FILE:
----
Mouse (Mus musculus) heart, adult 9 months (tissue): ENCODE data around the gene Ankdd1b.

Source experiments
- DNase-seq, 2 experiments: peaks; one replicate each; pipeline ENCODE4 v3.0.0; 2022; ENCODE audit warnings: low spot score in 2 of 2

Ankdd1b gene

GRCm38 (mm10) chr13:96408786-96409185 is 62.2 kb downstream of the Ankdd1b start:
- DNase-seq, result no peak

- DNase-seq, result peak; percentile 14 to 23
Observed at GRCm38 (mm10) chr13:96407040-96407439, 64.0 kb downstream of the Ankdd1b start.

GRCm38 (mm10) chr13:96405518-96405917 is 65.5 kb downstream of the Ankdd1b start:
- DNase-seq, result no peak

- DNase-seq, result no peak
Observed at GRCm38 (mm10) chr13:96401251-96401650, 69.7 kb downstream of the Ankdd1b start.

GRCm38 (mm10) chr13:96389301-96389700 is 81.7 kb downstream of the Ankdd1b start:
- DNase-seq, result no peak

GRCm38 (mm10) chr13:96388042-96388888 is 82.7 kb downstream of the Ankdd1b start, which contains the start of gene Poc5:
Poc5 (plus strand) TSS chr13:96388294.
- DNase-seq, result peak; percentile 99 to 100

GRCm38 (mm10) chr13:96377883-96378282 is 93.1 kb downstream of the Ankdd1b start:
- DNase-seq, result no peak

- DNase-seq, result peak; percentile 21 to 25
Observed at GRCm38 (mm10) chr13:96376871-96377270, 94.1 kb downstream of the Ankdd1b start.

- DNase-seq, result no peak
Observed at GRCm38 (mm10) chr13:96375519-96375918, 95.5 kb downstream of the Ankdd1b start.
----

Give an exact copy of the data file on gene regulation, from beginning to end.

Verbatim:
Mouse (Mus musculus) heart, adult 9 months (tissue): ENCODE data around the gene Ankdd1b.

Source experiments
- DNase-seq, 2 experiments: peaks; one replicate each; pipeline ENCODE4 v3.0.0; 2022; ENCODE audit warnings: low spot score in 2 of 2

Ankdd1b gene

GRCm38 (mm10) chr13:96408786-96409185 is 62.2 kb downstream of the Ankdd1b start:
- DNase-seq, result no peak

- DNase-seq, result peak; percentile 14 to 23
Observed at GRCm38 (mm10) chr13:96407040-96407439, 64.0 kb downstream of the Ankdd1b start.

GRCm38 (mm10) chr13:96405518-96405917 is 65.5 kb downstream of the Ankdd1b start:
- DNase-seq, result no peak

- DNase-seq, result no peak
Observed at GRCm38 (mm10) chr13:96401251-96401650, 69.7 kb downstream of the Ankdd1b start.

GRCm38 (mm10) chr13:96389301-96389700 is 81.7 kb downstream of the Ankdd1b start:
- DNase-seq, result no peak

GRCm38 (mm10) chr13:96388042-96388888 is 82.7 kb downstream of the Ankdd1b start, which contains the start of gene Poc5:
Poc5 (plus strand) TSS chr13:96388294.
- DNase-seq, result peak; percentile 99 to 100

GRCm38 (mm10) chr13:96377883-96378282 is 93.1 kb downstream of the Ankdd1b start:
- DNase-seq, result no peak

- DNase-seq, result peak; percentile 21 to 25
Observed at GRCm38 (mm10) chr13:96376871-96377270, 94.1 kb downstream of the Ankdd1b start.

- DNase-seq, result no peak
Observed at GRCm38 (mm10) chr13:96375519-96375918, 95.5 kb downstream of the Ankdd1b start.